New guidance on retrofitting large offices finds missed opportunities for energy saving

The UK Green Building Council (UKGBC) has launched new guidance on retrofitting large office buildings, which it says reframes retrofit as an iterative process rather than as a standalone project.

The council said it has found that ‘significant opportunities’ are being missed by office investors, owners, and occupiers who do not have clear retrofit strategies in place. It warned that 77% of UK office stock currently has an energy performance certificate (EPC) rating below B and is anticipated to be unlettable by 2030.

UKGBC found that building owners and operators were missing the easy wins of low cost, low disruption measures that reduce energy consumption, and at the same time were missing key “trigger points” in lease and maintenance cycles that will facilitate easier, more efficient retrofit.

A key conclusion was that the office sector needs to cut energy consumption by 59% by 2050 if it is to meet the carbon trajectory it sets out in its previously published whole life carbon roadmap.

It concluded:

Commercial buildings are not currently being retrofitted at the pace or scale necessary, risking the UK not meeting critical net zero milestones. Without action, many owners will be left vulnerable to stranded assets, as market demand for sustainable space grows and minimum energy efficiency standards (MEES) tighten.

UKGBC said its report shows that ‘deep retrofit’ is generally required to achieve deep cuts in operational energy use (60-65%); to transition building systems away from fossil fuels; and to meet best practice 2030-2035 energy performance targets for offices.

However, significant reductions in operational energy use are also possible through optimisation (achieving reductions of up to 26%) and through light retrofit (15% reduction), It added that taking intermediate steps can mean deep retrofits can later be carried out more swiftly, with less extensive works.

The Council warned that a lack of clarity from government around MEES deadlines has led to hesitancy or delay among some investors and owners, but stressed that for policy drivers to be effective in reducing operational carbon emissions, a performance-based policy framework is required, rather than relying on EPCs, which do not reflect actual energy use.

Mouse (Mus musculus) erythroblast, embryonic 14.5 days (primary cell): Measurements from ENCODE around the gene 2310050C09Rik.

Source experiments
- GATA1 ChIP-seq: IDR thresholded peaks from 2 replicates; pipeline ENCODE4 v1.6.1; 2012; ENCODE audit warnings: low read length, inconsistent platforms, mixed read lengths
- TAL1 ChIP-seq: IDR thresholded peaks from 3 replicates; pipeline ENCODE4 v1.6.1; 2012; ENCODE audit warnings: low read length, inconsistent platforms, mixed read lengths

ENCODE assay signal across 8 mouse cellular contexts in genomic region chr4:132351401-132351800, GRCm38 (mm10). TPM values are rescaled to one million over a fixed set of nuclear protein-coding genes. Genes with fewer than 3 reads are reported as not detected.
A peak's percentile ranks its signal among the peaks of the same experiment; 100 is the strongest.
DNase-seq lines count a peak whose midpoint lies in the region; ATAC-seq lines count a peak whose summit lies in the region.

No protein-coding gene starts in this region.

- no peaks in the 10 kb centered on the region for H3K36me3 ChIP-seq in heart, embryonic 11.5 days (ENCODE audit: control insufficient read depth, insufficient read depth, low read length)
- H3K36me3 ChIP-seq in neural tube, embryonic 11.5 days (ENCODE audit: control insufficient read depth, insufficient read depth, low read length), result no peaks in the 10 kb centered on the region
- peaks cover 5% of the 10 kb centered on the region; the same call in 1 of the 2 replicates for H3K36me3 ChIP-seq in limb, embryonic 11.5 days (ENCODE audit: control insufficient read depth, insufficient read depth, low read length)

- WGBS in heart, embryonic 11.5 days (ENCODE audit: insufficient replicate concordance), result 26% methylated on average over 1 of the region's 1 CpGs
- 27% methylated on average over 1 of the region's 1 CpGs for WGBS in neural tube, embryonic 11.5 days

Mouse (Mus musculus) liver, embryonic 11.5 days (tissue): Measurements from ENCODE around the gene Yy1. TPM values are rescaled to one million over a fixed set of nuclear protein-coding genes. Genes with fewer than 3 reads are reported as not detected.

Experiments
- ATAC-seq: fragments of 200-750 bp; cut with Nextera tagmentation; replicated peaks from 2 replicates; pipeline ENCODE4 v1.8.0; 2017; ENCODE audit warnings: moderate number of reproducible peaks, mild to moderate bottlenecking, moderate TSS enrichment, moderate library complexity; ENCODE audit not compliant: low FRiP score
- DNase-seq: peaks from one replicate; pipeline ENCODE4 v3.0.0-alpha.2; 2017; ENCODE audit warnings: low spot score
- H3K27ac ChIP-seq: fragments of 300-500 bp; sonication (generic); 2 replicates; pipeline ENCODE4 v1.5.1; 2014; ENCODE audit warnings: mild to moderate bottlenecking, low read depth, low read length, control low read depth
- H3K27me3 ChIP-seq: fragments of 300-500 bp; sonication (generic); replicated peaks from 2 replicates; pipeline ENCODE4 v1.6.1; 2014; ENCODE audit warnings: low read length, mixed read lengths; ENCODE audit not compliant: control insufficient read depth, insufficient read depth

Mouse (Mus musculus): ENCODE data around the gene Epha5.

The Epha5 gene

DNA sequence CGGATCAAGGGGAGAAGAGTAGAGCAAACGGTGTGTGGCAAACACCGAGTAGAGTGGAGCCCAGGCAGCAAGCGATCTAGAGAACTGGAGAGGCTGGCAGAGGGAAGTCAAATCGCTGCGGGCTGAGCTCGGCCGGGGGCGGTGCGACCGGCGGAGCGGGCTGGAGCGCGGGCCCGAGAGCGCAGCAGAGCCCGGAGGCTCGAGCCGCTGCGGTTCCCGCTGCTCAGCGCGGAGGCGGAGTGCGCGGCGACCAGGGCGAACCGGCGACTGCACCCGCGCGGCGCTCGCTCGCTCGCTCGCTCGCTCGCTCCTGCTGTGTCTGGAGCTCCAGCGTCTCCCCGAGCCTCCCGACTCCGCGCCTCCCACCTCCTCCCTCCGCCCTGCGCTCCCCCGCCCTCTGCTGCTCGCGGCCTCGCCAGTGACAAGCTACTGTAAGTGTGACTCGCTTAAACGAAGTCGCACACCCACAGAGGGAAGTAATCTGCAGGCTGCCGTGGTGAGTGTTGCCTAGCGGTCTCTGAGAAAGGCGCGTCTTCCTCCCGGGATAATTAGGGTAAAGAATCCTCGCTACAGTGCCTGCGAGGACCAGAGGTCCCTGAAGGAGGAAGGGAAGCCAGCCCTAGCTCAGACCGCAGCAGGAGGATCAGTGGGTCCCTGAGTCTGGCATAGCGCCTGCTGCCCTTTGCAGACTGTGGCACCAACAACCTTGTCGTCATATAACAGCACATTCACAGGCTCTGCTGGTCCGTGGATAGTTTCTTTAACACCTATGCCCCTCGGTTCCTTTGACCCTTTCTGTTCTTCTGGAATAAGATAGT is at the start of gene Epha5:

This would also encourage energy optimisation, which depends on continued collaboration, monitoring and sharing of data between landlords and occupiers, it said.

Yetunde Abdul, Head of Climate Action at UKGBC, said:

Retrofitting our commercial buildings is critical to achieving our net zero carbon goals. The scale of the challenge and the rate of decarbonisation needed means ambitions need to be redoubled, without overlooking the easy wins. If all stakeholders are prepared to collaborate and be transparent, there is huge long-term environmental, social and economic value to be secured.

The council also expressed concern that the depth and scale of retrofit can be limited by planning and heritage concerns and called for an appropriate balance is required to encourage retrofit. UKGBC also called for mandatory measurement and reporting of whole life carbon for major projects, to support evidence-based decision-making and demonstrate the carbon savings of retrofit over newbuild.

UKGBC said its new guidance has been informed by live data and insights shared by a task group of industry experts, and the report includes a range of real-world case studies ‘that provide practical examples of retrofit strategies, and tangible outcomes across arrange of metrics including operational energy performance, whole life carbon emissions and projected returns on investment, as well as health, wellbeing and social value.’